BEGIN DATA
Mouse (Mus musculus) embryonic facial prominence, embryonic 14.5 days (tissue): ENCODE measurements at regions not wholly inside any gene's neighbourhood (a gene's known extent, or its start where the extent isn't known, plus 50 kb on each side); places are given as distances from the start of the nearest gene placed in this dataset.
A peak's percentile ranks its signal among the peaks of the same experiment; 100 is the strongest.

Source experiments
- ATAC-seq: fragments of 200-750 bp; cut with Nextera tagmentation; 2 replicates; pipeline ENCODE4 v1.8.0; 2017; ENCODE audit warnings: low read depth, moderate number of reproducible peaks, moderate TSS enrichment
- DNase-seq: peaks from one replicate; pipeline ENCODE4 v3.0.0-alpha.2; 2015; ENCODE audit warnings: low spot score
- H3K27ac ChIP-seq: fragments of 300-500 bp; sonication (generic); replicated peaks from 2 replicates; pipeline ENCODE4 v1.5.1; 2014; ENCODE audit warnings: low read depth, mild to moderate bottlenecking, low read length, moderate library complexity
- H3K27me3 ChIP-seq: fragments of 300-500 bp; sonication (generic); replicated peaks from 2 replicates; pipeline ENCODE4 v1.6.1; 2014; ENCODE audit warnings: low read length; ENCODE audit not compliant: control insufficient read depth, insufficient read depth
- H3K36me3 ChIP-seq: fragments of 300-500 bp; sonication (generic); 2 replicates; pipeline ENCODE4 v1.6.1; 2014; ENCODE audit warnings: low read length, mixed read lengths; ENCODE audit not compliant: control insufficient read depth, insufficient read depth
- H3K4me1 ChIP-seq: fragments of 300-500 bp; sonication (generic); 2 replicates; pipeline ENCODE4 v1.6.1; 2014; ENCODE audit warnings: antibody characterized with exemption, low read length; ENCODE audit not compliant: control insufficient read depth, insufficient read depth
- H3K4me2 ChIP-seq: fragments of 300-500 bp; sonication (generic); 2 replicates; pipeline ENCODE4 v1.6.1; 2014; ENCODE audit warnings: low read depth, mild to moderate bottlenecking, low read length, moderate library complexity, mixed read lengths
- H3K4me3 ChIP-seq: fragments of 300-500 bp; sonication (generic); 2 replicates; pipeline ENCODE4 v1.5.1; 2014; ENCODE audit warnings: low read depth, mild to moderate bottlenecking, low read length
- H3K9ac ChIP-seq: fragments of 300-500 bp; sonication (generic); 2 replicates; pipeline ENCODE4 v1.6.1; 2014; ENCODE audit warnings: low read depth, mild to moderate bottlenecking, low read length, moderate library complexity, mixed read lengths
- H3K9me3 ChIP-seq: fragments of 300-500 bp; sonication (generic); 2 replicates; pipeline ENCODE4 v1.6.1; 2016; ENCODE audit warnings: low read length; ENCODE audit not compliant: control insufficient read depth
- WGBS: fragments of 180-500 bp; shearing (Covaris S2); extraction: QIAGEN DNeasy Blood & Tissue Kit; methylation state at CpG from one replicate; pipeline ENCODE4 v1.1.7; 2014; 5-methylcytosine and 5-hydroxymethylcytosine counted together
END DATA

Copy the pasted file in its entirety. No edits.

Mouse (Mus musculus) embryonic facial prominence, embryonic 14.5 days (tissue): ENCODE measurements at regions not wholly inside any gene's neighbourhood (a gene's known extent, or its start where the extent isn't known, plus 50 kb on each side); places are given as distances from the start of the nearest gene placed in this dataset.
A peak's percentile ranks its signal among the peaks of the same experiment; 100 is the strongest.

Source experiments
- ATAC-seq: fragments of 200-750 bp; cut with Nextera tagmentation; 2 replicates; pipeline ENCODE4 v1.8.0; 2017; ENCODE audit warnings: low read depth, moderate number of reproducible peaks, moderate TSS enrichment
- DNase-seq: peaks from one replicate; pipeline ENCODE4 v3.0.0-alpha.2; 2015; ENCODE audit warnings: low spot score
- H3K27ac ChIP-seq: fragments of 300-500 bp; sonication (generic); replicated peaks from 2 replicates; pipeline ENCODE4 v1.5.1; 2014; ENCODE audit warnings: low read depth, mild to moderate bottlenecking, low read length, moderate library complexity
- H3K27me3 ChIP-seq: fragments of 300-500 bp; sonication (generic); replicated peaks from 2 replicates; pipeline ENCODE4 v1.6.1; 2014; ENCODE audit warnings: low read length; ENCODE audit not compliant: control insufficient read depth, insufficient read depth
- H3K36me3 ChIP-seq: fragments of 300-500 bp; sonication (generic); 2 replicates; pipeline ENCODE4 v1.6.1; 2014; ENCODE audit warnings: low read length, mixed read lengths; ENCODE audit not compliant: control insufficient read depth, insufficient read depth
- H3K4me1 ChIP-seq: fragments of 300-500 bp; sonication (generic); 2 replicates; pipeline ENCODE4 v1.6.1; 2014; ENCODE audit warnings: antibody characterized with exemption, low read length; ENCODE audit not compliant: control insufficient read depth, insufficient read depth
- H3K4me2 ChIP-seq: fragments of 300-500 bp; sonication (generic); 2 replicates; pipeline ENCODE4 v1.6.1; 2014; ENCODE audit warnings: low read depth, mild to moderate bottlenecking, low read length, moderate library complexity, mixed read lengths
- H3K4me3 ChIP-seq: fragments of 300-500 bp; sonication (generic); 2 replicates; pipeline ENCODE4 v1.5.1; 2014; ENCODE audit warnings: low read depth, mild to moderate bottlenecking, low read length
- H3K9ac ChIP-seq: fragments of 300-500 bp; sonication (generic); 2 replicates; pipeline ENCODE4 v1.6.1; 2014; ENCODE audit warnings: low read depth, mild to moderate bottlenecking, low read length, moderate library complexity, mixed read lengths
- H3K9me3 ChIP-seq: fragments of 300-500 bp; sonication (generic); 2 replicates; pipeline ENCODE4 v1.6.1; 2016; ENCODE audit warnings: low read length; ENCODE audit not compliant: control insufficient read depth
- WGBS: fragments of 180-500 bp; shearing (Covaris S2); extraction: QIAGEN DNeasy Blood & Tissue Kit; methylation state at CpG from one replicate; pipeline ENCODE4 v1.1.7; 2014; 5-methylcytosine and 5-hydroxymethylcytosine counted together